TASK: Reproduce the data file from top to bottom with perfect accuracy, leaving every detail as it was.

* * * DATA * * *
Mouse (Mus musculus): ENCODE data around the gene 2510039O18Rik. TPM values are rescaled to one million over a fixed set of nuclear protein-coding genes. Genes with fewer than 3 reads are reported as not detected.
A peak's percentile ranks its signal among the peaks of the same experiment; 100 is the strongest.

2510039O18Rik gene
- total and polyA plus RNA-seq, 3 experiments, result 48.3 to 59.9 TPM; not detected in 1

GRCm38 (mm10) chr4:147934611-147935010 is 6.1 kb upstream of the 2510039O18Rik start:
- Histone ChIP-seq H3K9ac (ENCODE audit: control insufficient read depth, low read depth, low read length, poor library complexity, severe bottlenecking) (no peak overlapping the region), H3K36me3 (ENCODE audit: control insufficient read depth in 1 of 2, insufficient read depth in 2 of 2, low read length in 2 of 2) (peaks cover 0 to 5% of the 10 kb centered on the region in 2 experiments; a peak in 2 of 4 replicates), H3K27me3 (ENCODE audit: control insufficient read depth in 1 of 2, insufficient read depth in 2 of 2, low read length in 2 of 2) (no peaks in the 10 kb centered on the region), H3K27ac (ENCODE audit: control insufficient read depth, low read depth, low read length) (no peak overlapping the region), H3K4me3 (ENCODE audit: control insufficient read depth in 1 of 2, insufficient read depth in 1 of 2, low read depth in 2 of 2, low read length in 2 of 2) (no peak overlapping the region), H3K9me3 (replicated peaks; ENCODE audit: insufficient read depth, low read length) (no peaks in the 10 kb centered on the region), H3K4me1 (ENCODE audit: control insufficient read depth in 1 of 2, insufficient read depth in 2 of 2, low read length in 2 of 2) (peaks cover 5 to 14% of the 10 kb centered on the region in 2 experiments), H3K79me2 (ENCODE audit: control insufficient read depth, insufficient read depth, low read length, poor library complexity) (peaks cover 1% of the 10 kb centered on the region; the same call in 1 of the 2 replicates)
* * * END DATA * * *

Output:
Mouse (Mus musculus): ENCODE data around the gene 2510039O18Rik. TPM values are rescaled to one million over a fixed set of nuclear protein-coding genes. Genes with fewer than 3 reads are reported as not detected.
A peak's percentile ranks its signal among the peaks of the same experiment; 100 is the strongest.

2510039O18Rik gene
- total and polyA plus RNA-seq, 3 experiments, result 48.3 to 59.9 TPM; not detected in 1

GRCm38 (mm10) chr4:147934611-147935010 is 6.1 kb upstream of the 2510039O18Rik start:
- Histone ChIP-seq H3K9ac (ENCODE audit: control insufficient read depth, low read depth, low read length, poor library complexity, severe bottlenecking) (no peak overlapping the region), H3K36me3 (ENCODE audit: control insufficient read depth in 1 of 2, insufficient read depth in 2 of 2, low read length in 2 of 2) (peaks cover 0 to 5% of the 10 kb centered on the region in 2 experiments; a peak in 2 of 4 replicates), H3K27me3 (ENCODE audit: control insufficient read depth in 1 of 2, insufficient read depth in 2 of 2, low read length in 2 of 2) (no peaks in the 10 kb centered on the region), H3K27ac (ENCODE audit: control insufficient read depth, low read depth, low read length) (no peak overlapping the region), H3K4me3 (ENCODE audit: control insufficient read depth in 1 of 2, insufficient read depth in 1 of 2, low read depth in 2 of 2, low read length in 2 of 2) (no peak overlapping the region), H3K9me3 (replicated peaks; ENCODE audit: insufficient read depth, low read length) (no peaks in the 10 kb centered on the region), H3K4me1 (ENCODE audit: control insufficient read depth in 1 of 2, insufficient read depth in 2 of 2, low read length in 2 of 2) (peaks cover 5 to 14% of the 10 kb centered on the region in 2 experiments), H3K79me2 (ENCODE audit: control insufficient read depth, insufficient read depth, low read length, poor library complexity) (peaks cover 1% of the 10 kb centered on the region; the same call in 1 of the 2 replicates)